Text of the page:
• Vertigo: see an osteopath.

  • Serious Injury rehabilitation (something beyond a muscle strain): physiotherapist or osteopath.

  • Headaches: remedial massage therapist/myotherapist or aromatherapy massage therapist (essential oils are great for headaches).

  • Insomnia: remedial massage therapist/myotherapist or aromatherapy massage therapist (essential oils are great for sleep issues).

  • Arthritis: remedial massage therapist, aromatherapy massage therapist (some essential oils are good for arthritis) and see a naturopath for nutritional advice.

  • Whiplash: for initial treatment I would recommend seeing a physiotherapist for a period of time. For regular treatment (whiplash can take a long time to fully repair) you can start seeing a remedial massage therapist who has training in whiplash recovery, a myotherapist or an osteopath.

  • Muscle or ligament injury: importantly if this is a fresh injury, such as muscle strain or a ligament sprain (e.g. sprained ankle), wait at least 72 hours prior to seeing a remedial massage therapist, physiotherapist or osteopath unless you suspect you have a broken bone too. This is because we cannot work on a fresh injury. Instead you will need to apply R.I.C.E: rest, ice (20 minutes on, 1 hour off only while awake and don’t put the ice directly on skin use an ice pack wrapped in a tea towel to avoid ice burns), compression (wrap it but not too tightly), and elevate above the level of the heart. If you are unsure whether to come in for treatment feel free to call first. It’s better to do that than waste time coming for treatment too soon when you need to apply R.I.C.E. Don’t rub your injury or use heat on it for at least 72 hours and avoid alcohol. However, if you suspect you have broken a bone, or it is a serious sprain (ligaments) or muscle tear you should see a physiotherapist early on to start treatment or assess the situation. It just depends on the severity of the issue. A massage therapist isn’t going to touch a fresh injury, especially if you are unsure of what you have done so sometimes you need to go get a diagnosis first.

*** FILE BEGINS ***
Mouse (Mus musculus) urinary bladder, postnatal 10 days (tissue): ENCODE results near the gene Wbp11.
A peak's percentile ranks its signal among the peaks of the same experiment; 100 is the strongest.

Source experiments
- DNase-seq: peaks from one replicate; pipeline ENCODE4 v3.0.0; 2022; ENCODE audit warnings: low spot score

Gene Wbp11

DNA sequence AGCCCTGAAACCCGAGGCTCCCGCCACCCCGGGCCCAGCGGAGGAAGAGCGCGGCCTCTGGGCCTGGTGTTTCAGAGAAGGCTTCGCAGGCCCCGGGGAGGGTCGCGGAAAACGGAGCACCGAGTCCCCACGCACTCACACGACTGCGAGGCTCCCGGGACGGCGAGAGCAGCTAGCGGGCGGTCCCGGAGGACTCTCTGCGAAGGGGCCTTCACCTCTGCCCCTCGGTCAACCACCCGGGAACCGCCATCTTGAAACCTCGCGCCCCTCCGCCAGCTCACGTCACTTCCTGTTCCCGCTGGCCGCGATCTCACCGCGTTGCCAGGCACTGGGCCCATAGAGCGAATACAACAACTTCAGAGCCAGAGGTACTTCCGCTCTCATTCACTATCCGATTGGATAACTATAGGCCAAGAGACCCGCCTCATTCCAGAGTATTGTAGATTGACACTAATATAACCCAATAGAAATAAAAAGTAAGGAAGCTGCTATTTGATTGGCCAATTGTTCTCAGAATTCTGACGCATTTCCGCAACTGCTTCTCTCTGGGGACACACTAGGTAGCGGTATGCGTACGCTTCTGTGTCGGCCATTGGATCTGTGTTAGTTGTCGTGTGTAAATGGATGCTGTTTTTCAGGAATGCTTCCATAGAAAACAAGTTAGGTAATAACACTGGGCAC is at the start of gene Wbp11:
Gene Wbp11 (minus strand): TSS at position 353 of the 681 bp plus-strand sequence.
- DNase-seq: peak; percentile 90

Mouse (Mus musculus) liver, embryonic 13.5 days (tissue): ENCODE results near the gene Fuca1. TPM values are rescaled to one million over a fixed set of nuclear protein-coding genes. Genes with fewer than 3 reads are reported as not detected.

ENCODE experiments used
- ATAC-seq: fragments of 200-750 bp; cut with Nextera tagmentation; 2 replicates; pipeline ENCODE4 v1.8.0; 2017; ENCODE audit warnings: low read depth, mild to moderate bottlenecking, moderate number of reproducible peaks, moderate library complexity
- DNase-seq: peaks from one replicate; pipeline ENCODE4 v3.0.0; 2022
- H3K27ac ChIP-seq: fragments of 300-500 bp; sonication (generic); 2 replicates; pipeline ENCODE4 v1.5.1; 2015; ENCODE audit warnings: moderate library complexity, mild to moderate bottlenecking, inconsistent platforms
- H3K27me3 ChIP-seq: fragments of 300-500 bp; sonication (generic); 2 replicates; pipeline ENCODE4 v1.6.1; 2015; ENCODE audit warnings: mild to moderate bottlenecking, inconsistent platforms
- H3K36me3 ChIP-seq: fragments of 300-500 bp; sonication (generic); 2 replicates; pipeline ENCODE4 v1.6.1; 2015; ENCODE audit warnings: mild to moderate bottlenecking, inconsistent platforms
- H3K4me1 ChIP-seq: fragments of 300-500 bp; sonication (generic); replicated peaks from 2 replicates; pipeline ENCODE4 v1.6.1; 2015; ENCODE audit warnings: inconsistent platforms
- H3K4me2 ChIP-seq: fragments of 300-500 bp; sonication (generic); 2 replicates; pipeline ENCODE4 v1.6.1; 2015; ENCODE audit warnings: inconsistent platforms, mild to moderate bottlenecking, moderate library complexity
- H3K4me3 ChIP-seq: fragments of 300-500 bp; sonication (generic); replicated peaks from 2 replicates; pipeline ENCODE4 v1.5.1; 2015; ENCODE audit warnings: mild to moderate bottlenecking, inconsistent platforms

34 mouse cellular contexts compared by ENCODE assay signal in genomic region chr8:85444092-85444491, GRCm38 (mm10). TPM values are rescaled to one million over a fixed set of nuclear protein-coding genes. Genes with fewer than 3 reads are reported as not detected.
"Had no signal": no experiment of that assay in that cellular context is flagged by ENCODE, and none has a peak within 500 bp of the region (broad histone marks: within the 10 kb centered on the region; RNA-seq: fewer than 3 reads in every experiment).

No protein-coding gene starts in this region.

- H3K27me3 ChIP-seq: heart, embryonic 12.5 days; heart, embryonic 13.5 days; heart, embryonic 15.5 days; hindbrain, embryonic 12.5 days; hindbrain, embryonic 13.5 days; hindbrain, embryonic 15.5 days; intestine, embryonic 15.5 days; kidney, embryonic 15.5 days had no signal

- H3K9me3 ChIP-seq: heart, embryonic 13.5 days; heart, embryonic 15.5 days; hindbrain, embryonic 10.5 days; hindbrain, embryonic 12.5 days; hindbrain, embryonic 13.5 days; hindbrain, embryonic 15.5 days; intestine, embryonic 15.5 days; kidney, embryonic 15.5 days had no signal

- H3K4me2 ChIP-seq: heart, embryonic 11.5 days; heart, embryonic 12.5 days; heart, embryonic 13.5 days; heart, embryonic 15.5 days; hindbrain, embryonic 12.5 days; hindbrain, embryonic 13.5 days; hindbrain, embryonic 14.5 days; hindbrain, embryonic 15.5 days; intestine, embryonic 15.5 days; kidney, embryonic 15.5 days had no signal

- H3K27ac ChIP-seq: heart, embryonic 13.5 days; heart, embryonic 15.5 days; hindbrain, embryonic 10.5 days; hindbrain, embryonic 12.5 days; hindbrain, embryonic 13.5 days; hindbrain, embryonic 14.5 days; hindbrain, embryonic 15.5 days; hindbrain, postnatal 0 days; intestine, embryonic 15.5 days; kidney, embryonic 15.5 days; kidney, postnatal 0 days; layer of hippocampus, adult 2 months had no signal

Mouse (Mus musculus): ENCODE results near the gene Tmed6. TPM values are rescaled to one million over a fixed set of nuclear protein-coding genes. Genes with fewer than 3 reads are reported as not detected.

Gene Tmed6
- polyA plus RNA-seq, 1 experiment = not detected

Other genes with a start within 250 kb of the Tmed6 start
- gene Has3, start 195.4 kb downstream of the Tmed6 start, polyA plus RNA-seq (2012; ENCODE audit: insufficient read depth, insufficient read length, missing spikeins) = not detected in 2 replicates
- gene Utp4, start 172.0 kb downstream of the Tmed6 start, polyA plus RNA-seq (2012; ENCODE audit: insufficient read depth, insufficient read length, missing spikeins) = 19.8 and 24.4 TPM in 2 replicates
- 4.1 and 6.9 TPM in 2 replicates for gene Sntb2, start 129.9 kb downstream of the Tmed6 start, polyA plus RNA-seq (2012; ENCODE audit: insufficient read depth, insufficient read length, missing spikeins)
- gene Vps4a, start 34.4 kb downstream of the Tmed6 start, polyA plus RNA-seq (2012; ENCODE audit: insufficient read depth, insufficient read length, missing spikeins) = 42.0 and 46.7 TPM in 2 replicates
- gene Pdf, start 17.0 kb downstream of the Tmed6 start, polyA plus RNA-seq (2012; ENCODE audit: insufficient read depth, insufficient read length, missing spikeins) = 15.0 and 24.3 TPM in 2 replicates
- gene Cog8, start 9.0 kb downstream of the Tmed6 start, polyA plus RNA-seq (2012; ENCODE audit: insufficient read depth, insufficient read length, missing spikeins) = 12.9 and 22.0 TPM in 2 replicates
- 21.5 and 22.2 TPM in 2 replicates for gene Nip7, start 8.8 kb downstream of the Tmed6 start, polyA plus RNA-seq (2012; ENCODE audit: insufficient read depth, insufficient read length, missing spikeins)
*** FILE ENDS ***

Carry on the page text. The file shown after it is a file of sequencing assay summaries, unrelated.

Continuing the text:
Unexplained Pain

What if you have been to all of the types of therapists and have pain that will not go away? Please go and see a medical practitioner. Sometimes organ pain can refer and feel like muscular pain so it’s worth checking it out to make sure there isn’t something more serious going on.

Sometimes pain can originate in issues with the mind and emotions, so sometimes holistic counselling can help too. However it is best to see a medical practitioner first to rule out physical issues or get a diagnosis so if you have something serious you may receive early treatment. Then you can see a holistic counsellor along with having medical treatment. Emotional/mental support is just as important as physical treatment. If the doctor finds nothing then receiving counselling can/may clear the issue.

Other Important Matters